If the judge had followed that rule, it would be clearer what exactly her role, if any, was in the controversy.
‘There is a big difference between doing nothing and taking affirmative steps to prevent some authority from exercising its rights.’— Michael J. Sullivan, former US attorney
The acting field office director for ICE in Boston, Todd M. Lyons, declined to comment specifically about the investigation, but commented generally about the agency’s concerns over interfering with ICE apprehensions.
“It would be gravely concerning to us, as well as disrespectful to the men and women of ICE who put themselves in harms’ way to protect our communities, if any one, especially a representative of a court, were alleged to have taken deliberate actions to aid an immigration fugitive in evading the law,” Lyons said in a released statement.
Medina-Perez couldn’t be reached, and his attorney, David Jellinek, declined to comment.
Middlesex District Attorney Marian Ryan declined to comment, and a spokeswoman for US Attorney Andrew E. Lelling said she could not confirm or deny the existence of a grand jury.
Former federal prosecutor Brian T. Kelly said court officials don’t have immunity from federal prosecution if federal laws are broken.
“What’s unusual are the targets,” Kelly, now a white-collar defense attorney, said of this reported federal probe.
Federal authorities have historically issued detainers — requests to state and local officials to hold an immigrant wanted for deportation for up to 48 hours until an ICE agent can retrieve the person.
The Supreme Judicial Court of Massachusetts ruled last year that police could not keep someone in custody solely on an immigration violation. Several Massachusetts communities, including Boston and Newton, have declared themselves sanctuary cities that will not help ICE round up undocumented residents.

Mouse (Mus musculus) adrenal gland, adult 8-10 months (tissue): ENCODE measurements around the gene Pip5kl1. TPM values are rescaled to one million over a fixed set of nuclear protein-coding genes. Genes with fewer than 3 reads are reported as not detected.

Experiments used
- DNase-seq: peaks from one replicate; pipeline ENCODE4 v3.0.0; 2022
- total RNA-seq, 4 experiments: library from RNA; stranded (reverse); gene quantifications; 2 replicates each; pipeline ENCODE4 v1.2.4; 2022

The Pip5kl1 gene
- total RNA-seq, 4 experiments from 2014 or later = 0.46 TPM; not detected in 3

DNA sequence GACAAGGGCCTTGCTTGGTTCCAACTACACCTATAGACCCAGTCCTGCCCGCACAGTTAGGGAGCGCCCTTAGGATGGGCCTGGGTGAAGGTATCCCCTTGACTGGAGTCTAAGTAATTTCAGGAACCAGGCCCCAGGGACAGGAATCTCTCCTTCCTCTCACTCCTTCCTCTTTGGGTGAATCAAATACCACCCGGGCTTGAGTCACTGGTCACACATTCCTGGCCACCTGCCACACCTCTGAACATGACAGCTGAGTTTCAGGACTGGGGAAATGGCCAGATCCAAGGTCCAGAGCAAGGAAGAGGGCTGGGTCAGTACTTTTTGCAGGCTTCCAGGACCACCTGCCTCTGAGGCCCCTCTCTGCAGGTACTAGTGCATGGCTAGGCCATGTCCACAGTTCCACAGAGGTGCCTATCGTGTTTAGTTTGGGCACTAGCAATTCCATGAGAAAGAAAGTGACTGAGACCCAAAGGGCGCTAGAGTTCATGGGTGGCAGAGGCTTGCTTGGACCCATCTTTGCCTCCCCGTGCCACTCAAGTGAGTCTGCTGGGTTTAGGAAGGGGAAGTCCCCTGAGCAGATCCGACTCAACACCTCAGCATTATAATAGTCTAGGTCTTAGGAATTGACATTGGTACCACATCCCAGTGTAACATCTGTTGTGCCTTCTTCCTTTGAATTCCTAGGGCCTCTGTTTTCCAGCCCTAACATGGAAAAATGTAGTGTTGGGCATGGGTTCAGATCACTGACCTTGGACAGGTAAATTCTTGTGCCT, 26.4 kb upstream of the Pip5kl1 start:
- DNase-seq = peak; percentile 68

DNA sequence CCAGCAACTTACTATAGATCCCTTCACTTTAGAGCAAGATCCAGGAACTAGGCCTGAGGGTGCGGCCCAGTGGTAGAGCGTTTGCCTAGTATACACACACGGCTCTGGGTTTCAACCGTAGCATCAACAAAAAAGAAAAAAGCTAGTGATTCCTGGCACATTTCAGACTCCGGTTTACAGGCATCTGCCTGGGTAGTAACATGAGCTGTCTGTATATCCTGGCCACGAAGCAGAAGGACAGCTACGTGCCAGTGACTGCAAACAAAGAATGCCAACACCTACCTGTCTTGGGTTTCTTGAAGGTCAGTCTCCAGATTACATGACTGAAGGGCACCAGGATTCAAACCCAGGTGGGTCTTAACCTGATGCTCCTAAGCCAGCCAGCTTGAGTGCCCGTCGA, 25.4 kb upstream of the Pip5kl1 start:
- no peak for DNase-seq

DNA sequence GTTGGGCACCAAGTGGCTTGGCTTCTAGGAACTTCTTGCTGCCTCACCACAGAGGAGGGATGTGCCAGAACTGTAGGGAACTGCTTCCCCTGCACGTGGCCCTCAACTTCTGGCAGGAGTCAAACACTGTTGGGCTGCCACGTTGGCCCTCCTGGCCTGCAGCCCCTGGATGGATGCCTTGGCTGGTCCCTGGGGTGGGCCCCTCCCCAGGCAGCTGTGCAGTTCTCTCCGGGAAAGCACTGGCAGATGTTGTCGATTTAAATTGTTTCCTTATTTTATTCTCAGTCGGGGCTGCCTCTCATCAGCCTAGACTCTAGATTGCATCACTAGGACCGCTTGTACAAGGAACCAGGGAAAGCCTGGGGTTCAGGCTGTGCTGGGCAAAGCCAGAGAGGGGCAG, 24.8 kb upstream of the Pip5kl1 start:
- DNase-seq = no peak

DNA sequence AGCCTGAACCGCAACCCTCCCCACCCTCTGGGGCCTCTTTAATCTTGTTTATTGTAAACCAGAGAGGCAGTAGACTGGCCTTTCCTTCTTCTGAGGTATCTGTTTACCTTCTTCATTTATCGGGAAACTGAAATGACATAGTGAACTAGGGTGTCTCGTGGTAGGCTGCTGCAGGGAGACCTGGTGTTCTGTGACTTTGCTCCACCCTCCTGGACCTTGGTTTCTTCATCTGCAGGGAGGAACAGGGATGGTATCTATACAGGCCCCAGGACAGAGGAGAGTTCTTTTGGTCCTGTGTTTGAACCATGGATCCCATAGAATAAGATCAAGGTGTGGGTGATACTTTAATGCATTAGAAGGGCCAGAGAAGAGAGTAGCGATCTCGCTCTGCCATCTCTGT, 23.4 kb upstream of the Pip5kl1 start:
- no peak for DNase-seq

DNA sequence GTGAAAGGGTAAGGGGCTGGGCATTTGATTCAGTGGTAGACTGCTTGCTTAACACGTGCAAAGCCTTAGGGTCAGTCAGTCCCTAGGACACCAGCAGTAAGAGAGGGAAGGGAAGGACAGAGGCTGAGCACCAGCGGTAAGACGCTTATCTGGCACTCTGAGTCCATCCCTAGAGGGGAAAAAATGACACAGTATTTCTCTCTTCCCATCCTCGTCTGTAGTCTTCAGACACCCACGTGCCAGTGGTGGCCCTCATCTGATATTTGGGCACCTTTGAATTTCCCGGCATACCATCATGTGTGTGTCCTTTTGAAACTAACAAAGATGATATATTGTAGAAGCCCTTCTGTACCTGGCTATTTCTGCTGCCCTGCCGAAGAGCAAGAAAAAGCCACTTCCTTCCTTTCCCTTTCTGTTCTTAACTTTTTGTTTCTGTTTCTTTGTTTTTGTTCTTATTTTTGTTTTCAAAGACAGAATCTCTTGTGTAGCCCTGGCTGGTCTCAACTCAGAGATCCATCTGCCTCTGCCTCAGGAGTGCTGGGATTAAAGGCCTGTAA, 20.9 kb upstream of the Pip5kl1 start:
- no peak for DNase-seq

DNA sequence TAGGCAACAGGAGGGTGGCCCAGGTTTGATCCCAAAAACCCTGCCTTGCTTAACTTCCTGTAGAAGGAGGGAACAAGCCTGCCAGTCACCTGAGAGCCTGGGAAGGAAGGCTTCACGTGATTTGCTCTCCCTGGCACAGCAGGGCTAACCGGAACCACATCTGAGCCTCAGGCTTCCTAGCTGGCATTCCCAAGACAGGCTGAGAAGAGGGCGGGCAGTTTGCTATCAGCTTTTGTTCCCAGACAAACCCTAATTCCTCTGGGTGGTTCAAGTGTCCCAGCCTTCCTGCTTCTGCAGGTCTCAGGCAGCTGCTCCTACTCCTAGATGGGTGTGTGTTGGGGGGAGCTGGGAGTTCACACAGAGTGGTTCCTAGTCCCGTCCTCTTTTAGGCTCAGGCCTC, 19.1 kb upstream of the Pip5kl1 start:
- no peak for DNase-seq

However, Baker has sought to strengthen local police officers’ authority to detain undocumented defendants who have been convicted of violent crimes.
Medina-Perez’s time on the run didn’t last long. He was arrested later in April in Roslindale. He was freed on bond by an immigration judge and his case is pending, according to ICE. His real name is Oscar Manuel Peguero, officials said, and he is a 38-year-old citizen of the Dominican Republic. He was deported twice before — in January 2003 and June 2007 — according to ICE.
His history in the country — as well as his actual age and identity — is clouded by conflicting accounts in court documents and police reports.
He was arrested on March 30 by Newton police, who ran his car registration through a national database and found an outstanding warrant for a drunken driving arrest out of a Pennsylvania court, records show. Newton police officers allegedly found a pill and two bags on him, containing white powder they believed was cocaine.
Medina-Perez, who claimed he was 36 and a US citizen living in Brockton, was charged with possession of class B and class E substances, and being a fugitive from justice. Police also found he had an alias, Julio Alexis Rios, in a federal database, police reports show.